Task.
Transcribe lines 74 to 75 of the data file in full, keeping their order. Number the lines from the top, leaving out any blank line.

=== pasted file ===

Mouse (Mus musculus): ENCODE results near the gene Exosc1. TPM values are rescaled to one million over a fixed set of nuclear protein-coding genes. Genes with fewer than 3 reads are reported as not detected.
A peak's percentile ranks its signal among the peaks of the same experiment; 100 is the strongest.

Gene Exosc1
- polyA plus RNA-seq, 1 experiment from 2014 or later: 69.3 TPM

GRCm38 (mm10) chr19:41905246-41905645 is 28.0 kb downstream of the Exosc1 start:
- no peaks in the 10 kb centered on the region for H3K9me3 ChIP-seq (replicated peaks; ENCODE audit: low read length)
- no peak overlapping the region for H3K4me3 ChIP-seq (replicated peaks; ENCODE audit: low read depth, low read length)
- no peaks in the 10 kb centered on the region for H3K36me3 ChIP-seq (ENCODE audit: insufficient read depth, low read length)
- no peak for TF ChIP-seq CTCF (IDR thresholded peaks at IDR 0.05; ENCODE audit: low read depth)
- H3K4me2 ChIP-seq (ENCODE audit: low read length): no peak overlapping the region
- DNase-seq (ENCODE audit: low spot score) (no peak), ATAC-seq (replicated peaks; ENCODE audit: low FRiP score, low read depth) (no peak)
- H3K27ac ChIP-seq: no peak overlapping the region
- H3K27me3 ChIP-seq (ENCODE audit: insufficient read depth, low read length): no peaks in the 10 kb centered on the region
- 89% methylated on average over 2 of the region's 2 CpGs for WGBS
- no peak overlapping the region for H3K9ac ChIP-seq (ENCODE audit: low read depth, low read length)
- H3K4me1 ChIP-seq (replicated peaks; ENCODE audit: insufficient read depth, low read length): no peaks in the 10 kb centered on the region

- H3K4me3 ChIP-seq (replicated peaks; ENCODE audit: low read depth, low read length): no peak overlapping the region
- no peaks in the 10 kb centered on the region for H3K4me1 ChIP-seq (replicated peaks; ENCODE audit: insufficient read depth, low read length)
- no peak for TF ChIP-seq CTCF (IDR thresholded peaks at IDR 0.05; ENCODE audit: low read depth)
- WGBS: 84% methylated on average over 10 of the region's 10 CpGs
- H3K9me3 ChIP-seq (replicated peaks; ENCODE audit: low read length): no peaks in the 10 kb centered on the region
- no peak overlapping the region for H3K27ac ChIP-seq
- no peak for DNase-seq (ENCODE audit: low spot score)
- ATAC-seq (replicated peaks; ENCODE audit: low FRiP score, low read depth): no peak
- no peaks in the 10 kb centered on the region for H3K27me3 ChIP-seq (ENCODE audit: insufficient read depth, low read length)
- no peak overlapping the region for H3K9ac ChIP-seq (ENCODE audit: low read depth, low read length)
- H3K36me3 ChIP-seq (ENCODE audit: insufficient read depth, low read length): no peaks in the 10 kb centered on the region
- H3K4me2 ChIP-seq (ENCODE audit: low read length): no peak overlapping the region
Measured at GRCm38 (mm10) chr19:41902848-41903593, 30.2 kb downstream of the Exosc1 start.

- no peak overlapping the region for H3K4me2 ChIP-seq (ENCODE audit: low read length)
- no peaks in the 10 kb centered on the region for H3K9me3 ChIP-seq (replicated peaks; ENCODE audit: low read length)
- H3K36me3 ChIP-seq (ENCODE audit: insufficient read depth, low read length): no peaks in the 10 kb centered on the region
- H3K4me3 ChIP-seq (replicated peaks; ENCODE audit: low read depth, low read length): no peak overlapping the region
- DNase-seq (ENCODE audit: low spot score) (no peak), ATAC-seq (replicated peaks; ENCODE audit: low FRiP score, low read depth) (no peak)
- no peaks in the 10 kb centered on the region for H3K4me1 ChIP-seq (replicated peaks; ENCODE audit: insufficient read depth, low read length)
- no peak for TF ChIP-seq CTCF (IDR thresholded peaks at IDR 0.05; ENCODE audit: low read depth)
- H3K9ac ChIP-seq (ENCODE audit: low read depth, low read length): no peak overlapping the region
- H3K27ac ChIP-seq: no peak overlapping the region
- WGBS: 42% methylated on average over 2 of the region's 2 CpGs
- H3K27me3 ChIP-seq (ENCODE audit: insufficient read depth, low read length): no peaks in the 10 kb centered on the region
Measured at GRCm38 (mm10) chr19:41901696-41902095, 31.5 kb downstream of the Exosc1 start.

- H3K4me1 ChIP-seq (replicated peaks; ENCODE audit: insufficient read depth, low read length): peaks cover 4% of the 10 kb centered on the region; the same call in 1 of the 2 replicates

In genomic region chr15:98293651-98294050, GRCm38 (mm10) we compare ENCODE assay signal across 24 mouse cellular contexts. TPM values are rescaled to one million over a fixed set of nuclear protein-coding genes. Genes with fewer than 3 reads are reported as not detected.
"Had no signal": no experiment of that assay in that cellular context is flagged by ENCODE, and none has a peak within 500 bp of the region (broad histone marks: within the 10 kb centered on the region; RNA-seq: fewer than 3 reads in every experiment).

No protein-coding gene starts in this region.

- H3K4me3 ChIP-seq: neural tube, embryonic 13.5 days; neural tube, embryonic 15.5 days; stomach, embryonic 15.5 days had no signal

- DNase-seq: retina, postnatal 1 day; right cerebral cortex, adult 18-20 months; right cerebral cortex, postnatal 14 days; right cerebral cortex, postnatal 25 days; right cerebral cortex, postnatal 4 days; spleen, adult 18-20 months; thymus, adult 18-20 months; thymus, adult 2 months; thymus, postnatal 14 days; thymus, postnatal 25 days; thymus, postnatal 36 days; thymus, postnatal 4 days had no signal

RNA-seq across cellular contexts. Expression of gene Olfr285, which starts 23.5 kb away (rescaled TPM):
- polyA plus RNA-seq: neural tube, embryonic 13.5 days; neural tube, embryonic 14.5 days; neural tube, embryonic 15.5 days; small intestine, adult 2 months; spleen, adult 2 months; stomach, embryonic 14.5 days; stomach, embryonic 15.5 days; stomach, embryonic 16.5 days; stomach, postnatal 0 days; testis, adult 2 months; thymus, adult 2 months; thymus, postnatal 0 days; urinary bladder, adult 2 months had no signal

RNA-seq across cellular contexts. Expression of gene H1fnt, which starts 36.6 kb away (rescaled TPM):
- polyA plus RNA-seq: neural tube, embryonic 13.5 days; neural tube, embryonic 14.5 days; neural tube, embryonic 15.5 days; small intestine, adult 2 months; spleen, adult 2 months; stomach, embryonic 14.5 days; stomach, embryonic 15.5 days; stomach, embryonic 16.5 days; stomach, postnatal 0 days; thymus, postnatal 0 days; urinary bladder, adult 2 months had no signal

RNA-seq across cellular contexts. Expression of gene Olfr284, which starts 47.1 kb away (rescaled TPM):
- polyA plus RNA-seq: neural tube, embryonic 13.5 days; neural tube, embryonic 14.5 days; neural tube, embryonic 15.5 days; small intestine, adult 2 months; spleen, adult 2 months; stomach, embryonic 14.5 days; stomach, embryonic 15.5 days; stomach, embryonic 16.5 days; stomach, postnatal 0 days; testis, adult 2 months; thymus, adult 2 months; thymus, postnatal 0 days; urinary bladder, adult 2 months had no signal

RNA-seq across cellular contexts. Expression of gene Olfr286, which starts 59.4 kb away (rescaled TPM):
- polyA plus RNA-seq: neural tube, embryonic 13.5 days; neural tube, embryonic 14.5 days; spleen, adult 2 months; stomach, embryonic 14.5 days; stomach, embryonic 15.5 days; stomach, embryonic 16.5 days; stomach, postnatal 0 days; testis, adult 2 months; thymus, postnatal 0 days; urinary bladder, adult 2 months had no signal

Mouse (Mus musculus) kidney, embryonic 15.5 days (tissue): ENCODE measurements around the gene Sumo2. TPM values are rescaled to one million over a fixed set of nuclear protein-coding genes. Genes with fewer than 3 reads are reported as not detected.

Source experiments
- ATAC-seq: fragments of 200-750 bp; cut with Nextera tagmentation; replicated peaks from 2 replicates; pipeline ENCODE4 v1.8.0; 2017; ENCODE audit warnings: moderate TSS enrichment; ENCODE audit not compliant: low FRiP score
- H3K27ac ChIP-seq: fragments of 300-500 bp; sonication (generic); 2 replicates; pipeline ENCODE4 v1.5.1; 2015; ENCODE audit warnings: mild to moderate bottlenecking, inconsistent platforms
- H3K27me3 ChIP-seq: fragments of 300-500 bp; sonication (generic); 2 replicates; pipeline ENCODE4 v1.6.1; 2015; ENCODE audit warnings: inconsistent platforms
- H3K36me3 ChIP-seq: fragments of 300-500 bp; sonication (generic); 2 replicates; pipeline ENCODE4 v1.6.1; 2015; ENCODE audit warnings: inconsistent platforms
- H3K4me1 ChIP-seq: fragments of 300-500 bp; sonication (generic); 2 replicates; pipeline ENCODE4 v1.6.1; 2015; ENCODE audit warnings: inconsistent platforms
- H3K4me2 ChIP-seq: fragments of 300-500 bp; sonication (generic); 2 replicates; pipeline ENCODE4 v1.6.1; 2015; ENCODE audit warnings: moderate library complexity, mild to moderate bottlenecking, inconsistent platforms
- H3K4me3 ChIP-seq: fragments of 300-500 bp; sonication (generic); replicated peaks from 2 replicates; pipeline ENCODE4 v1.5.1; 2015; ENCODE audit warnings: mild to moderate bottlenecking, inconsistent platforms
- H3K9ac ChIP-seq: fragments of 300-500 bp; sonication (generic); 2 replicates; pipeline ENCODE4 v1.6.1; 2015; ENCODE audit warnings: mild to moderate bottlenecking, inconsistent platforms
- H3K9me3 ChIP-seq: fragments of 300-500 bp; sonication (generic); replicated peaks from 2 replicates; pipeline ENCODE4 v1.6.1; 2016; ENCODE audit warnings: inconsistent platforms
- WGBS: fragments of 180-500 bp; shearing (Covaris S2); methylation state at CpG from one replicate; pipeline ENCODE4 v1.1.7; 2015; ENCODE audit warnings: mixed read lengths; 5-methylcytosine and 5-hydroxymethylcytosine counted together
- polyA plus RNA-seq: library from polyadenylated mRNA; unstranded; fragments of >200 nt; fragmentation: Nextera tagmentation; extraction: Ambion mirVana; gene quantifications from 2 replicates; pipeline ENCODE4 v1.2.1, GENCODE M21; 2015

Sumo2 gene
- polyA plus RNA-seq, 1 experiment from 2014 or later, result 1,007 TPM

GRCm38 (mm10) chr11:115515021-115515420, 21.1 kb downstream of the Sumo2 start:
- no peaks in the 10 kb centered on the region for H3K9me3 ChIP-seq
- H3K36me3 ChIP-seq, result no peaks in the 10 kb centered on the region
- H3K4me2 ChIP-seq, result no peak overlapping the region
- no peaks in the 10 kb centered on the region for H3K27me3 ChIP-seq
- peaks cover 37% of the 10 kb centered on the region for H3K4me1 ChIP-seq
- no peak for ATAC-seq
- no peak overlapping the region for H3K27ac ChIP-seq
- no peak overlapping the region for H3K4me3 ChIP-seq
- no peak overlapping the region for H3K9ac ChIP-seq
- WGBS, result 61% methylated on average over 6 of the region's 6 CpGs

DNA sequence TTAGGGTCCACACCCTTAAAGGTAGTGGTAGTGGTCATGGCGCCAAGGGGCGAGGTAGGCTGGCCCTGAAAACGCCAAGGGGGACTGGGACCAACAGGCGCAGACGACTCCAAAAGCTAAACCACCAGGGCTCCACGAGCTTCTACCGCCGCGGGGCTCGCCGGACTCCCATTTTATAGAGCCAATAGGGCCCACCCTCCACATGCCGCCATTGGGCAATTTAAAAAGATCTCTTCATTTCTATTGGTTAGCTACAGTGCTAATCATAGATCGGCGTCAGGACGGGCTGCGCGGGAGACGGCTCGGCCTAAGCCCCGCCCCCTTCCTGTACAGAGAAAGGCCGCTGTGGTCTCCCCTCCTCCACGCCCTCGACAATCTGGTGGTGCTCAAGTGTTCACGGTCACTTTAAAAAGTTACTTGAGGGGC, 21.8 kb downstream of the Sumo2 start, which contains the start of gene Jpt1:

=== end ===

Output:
- H3K4me2 ChIP-seq, result no peak overlapping the region
- no peaks in the 10 kb centered on the region for H3K27me3 ChIP-seq